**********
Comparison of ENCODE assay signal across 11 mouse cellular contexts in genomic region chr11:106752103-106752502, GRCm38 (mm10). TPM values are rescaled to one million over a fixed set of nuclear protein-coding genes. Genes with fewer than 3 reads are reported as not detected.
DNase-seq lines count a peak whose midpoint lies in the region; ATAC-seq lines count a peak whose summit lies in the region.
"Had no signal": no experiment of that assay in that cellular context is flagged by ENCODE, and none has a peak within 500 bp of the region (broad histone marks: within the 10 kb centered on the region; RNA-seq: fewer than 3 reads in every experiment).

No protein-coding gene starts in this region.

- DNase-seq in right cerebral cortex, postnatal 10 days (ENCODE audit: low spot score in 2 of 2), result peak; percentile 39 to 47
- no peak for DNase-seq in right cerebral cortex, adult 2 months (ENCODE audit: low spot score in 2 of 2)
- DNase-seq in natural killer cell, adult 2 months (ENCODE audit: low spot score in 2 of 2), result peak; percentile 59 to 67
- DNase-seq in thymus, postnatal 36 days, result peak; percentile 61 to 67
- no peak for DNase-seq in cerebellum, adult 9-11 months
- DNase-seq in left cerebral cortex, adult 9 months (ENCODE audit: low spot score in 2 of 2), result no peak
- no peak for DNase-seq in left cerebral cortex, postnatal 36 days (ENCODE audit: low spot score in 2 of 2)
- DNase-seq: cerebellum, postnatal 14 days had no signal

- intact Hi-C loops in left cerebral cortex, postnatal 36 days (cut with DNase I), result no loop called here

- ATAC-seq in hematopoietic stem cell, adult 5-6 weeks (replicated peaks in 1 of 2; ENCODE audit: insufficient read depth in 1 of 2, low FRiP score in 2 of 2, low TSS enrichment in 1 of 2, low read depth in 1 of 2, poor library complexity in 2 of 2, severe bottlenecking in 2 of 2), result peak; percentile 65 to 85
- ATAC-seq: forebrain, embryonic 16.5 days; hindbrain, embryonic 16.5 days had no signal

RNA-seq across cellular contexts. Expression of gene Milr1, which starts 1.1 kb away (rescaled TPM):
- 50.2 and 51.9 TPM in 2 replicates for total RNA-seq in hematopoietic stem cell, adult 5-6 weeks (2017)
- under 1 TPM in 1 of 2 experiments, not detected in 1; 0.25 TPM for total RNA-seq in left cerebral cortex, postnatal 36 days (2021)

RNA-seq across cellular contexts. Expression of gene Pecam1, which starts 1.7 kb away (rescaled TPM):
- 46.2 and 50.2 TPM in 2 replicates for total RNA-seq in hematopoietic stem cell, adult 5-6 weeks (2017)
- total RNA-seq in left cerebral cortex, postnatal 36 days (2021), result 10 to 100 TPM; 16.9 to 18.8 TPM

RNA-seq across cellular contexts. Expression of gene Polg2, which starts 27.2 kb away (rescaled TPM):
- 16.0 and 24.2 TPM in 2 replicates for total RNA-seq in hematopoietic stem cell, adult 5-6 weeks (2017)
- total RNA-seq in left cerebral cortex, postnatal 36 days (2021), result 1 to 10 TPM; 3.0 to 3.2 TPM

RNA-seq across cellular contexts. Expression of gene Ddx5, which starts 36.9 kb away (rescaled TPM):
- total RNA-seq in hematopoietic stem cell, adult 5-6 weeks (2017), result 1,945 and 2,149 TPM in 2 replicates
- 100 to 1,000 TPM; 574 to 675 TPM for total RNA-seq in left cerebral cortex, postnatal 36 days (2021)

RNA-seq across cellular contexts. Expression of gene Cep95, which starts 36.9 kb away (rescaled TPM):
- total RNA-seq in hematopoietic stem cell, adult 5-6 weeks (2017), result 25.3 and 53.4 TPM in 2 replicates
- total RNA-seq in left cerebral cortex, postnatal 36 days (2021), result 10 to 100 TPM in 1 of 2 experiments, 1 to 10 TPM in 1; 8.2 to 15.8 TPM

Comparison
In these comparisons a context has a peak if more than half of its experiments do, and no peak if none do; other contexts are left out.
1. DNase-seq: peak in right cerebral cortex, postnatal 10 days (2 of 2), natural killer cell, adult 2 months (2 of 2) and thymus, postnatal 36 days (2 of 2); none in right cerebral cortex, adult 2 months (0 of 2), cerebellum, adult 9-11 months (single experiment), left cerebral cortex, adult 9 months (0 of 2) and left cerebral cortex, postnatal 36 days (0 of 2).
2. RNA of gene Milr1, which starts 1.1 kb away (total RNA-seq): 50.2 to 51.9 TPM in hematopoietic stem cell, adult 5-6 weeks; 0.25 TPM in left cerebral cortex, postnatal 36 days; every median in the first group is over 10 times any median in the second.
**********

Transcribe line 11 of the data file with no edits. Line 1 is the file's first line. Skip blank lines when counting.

- no peak for DNase-seq in left cerebral cortex, postnatal 36 days (ENCODE audit: low spot score in 2 of 2)